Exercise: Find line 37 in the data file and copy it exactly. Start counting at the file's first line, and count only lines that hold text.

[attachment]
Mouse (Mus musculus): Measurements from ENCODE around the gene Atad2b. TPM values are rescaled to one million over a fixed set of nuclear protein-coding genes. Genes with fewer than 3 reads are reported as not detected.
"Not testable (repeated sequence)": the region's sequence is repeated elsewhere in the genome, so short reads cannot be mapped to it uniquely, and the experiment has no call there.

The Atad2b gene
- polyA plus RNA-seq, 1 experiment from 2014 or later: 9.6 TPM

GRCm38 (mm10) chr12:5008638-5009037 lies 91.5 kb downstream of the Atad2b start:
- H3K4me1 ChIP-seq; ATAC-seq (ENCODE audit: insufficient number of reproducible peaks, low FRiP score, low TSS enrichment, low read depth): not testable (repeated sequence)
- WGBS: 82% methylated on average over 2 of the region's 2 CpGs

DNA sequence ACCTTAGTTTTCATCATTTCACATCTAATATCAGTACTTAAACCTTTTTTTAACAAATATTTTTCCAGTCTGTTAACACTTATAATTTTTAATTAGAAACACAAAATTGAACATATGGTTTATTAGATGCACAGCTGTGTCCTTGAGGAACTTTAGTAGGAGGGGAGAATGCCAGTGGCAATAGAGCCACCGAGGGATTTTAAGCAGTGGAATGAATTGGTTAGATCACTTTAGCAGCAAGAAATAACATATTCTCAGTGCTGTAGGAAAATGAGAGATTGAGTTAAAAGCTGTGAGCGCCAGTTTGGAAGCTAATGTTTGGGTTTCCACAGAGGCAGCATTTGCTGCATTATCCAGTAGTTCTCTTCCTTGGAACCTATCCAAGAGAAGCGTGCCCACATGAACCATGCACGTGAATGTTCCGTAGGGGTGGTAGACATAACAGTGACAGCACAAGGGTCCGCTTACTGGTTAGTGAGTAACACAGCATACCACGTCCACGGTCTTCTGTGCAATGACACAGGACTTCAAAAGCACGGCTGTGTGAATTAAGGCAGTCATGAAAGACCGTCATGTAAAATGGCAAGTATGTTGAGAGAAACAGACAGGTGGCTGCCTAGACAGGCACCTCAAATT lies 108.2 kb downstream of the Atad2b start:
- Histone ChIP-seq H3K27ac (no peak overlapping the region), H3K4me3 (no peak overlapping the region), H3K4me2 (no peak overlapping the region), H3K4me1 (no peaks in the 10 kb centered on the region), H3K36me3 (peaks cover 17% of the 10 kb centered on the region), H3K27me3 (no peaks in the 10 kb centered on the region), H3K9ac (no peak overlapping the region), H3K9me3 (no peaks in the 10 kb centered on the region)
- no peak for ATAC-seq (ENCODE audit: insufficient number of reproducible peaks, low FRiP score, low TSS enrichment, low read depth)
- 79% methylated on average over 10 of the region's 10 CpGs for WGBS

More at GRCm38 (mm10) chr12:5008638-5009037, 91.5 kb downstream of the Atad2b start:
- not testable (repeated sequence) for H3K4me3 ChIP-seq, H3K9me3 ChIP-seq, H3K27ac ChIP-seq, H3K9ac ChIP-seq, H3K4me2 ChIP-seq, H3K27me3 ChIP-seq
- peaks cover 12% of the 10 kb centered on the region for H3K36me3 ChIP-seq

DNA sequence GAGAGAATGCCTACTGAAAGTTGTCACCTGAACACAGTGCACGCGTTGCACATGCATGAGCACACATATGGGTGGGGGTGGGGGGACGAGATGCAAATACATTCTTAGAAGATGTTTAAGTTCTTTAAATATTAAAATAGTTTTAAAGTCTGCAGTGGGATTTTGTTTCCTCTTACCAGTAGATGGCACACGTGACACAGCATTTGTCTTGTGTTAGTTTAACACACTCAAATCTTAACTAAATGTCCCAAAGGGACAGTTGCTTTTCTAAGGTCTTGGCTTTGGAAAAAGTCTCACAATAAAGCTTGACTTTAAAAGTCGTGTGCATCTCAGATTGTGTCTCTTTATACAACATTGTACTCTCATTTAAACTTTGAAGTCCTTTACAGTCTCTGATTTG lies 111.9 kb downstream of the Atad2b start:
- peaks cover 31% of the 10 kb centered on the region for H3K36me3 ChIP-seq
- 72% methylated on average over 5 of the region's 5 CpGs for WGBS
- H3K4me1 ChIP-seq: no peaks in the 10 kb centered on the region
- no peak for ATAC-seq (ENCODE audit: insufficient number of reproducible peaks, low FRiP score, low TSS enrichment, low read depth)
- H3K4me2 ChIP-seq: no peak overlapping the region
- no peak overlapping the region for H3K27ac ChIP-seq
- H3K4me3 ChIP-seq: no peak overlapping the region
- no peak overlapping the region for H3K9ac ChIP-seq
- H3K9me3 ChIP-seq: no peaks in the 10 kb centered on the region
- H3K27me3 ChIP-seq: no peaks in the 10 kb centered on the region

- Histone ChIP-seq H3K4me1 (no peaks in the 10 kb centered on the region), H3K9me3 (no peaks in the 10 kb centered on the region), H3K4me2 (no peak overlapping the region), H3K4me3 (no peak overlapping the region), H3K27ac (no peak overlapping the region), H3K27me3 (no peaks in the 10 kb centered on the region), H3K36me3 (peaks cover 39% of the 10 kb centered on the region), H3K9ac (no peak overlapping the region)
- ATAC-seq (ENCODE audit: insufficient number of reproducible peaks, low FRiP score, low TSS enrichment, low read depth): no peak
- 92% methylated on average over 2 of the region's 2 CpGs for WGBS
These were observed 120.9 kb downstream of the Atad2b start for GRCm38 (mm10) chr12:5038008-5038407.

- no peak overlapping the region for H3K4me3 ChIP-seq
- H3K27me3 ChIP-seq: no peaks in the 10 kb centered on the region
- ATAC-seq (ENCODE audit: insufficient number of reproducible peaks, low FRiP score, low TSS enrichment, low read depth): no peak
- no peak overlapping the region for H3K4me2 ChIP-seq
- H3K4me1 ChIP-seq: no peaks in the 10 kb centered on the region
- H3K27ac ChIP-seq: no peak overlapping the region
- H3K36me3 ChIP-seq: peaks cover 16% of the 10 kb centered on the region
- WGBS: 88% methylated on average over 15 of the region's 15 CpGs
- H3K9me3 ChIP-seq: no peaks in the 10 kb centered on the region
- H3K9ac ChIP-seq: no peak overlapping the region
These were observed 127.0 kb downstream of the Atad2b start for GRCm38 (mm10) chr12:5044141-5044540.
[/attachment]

- WGBS: 88% methylated on average over 15 of the region's 15 CpGs